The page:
Autumnal Crumble and other Berrilicious Delights

So our gorgeous new puppy, Kenya, has been the catalyst for a serious increase in countryside walks and spin-off benefits include a freezer-full of blackberries. There is also a lot more mud to deal with, particularly as it has been so wet, but  I suppose there has to be some sort of cost to foraging….

I shall start with a plum and blackberry crumble, which was inspired by Nigella Lawson’s new series Nigellissima, to which I have been glued, naturally, but Amaretti biscuits are only just available in some supermarkets, so I have come up with a store cupboard alternative.

Autumnal Crumble (serves 6)

You will need for the fruit base: 2 punnets of Plums, (these are currently on offer in Sainsburys, the firm round variety), a punnet of Blackberries or 150g or so, 3 tbsp Marsala Wine, 2 tbsp of soft brown sugar.

You will need for the crumble: 150g Plain or Self Raising Flour, 75g Butter, fridge cold, 75g Rolled Oats, 75g Brown Sugar, 75g Chopped Hazelnuts or Chopped Almonds, pretoasted or not is fine.

So I expect this hardly needs directions but here we go:

  • Wash the plums, halve, remove the stone and halve again, pop in a saucepan with the Marsala, sugar and 3 tbsp of water.
  • Cook over a gentle heat until the plums are tender and the sugar dissolved, about 5 – 10 minutes. You want to retain some bite to the fruit.
  • Pop these in an ovenproof dish minus the liquid and add the blackberries and mix in.
  • To make the crumble topping, rub the butter into the flour either by hand or using a mixer until the mixture resembles coarse bread crumbs and then stir in all the other ingredients.
  • Preheat the oven to 180°C/Fan 160°C
  • Just before you wish to cook your crumble sprinkle the topping over the fruit and then bake for around 30 minutes until any juice is bubbling and the topping is browned.
  • The cooking liquor from the plums can be reduced over a moderate heat to create a delicious syrup.

Another favourite round here, Orange Berry Salad (serves 4)

You will need: 4 or 5 Oranges, thin-skinned for preference, 4 tbsp of Maple Syrup, 2 tbsp of Orange juice, a large handful or more of Blackberries and a sprinkling of Toasted Flaked Almonds, (you can buy toasted flaked almonds or toast your own, but they toast quickly so don’t leave them to their own devices for a second).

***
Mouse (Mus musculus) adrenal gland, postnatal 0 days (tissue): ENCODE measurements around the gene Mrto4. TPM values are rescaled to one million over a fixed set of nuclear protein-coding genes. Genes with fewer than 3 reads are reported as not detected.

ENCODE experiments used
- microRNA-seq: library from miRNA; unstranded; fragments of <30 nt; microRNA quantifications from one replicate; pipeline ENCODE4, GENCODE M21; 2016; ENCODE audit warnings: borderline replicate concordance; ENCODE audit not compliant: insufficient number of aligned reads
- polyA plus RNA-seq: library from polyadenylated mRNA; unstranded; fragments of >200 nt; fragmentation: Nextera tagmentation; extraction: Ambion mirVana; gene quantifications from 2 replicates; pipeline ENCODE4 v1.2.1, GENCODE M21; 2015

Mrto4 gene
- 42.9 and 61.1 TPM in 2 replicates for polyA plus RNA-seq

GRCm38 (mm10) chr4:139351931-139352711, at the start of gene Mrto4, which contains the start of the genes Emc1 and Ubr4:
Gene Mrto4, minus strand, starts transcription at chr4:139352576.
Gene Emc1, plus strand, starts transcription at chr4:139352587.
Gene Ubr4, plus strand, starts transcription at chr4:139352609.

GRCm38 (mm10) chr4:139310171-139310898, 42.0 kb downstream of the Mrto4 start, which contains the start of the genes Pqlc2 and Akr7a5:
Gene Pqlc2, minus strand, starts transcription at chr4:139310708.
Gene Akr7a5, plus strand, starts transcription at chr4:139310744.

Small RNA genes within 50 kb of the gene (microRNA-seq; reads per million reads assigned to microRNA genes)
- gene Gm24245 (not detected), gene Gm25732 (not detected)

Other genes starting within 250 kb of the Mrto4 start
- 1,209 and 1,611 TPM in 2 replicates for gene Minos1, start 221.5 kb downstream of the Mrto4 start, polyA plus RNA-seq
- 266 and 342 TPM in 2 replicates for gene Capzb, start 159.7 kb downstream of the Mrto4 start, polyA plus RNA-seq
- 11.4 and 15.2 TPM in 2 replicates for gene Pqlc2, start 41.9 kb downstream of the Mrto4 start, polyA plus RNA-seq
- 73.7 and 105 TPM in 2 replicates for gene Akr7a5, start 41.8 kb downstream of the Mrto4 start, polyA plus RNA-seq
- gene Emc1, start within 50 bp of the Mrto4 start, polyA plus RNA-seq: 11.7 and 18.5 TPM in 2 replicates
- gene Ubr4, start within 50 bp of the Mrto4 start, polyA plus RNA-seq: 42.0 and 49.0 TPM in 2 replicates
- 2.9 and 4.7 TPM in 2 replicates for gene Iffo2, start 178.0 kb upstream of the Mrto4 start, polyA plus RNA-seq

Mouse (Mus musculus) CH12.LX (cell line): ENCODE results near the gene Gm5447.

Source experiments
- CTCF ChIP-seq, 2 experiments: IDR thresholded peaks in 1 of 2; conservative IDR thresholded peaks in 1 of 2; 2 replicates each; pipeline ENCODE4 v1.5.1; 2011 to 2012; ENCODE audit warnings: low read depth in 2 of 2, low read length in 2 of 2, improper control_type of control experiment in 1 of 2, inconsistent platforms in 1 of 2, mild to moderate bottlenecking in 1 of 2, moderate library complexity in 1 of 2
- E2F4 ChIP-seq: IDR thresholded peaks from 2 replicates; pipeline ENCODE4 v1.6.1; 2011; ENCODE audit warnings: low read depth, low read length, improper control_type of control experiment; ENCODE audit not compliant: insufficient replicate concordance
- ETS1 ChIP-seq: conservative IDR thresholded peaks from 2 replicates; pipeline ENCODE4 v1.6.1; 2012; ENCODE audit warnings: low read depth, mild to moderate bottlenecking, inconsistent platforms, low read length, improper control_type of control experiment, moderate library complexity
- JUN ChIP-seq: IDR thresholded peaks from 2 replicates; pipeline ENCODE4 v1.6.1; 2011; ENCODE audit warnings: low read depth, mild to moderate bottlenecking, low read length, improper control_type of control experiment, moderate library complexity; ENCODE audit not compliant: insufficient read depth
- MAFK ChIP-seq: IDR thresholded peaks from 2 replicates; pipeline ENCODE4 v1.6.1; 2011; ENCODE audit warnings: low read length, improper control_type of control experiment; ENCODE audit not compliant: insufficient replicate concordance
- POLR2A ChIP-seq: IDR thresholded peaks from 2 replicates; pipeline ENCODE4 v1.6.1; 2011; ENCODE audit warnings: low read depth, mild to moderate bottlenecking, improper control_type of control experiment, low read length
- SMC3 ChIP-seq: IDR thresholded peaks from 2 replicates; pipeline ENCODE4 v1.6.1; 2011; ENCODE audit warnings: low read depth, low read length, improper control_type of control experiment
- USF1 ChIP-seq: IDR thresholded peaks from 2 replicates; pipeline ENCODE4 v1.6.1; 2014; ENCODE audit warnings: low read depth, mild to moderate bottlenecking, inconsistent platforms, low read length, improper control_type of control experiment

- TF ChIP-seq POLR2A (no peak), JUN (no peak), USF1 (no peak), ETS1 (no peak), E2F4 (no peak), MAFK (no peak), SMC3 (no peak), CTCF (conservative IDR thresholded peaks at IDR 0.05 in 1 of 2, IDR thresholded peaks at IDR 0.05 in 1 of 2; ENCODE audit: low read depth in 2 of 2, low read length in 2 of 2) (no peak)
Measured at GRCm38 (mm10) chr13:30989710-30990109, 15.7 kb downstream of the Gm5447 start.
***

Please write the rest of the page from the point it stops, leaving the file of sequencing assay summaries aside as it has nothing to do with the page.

• Peel the oranges with a sharp knife so that you remove the pith too, and slice to give wheel-like slices.
  • Arrange on a shallow serving dish of appropriate size.
  • In a small saucepan heat together the syrup and orange juice, and pour over the oranges.
  • Scatter over some blackberries and chill.
  • Just before serving sprinkle with toasted flaked almonds

Goes well with cake or tarts like frangipan, something slightly dry on its own.

If you do not have maple syrup, you can make a sugar syrup with 50g of sugar and 50ml of water, heat gently in a saucepan until the sugar dissolves and allow to boil gently for 2 minutes. To flavour, add a little honey or brandy! Cool a little and pour over the oranges.

Pumpkin Cupcakes Every Witch Way

I’ve been promising the recipe for making pumpkin cupcakes for a couple of weeks, but of course, timing is everything so about now seems to be the optimum moment.

You can make the actual little pumpkin shaped cupcakes using either the following pumpkin flavoured recipe or a standard vanilla cupcake cake recipe which you can find here (make sure you use a large egg). The buttercream again can either be a standard recipe, such as given in the vanilla cupcake link substituting vanilla extract for orange essence for a nice twist, or again the recipe given below.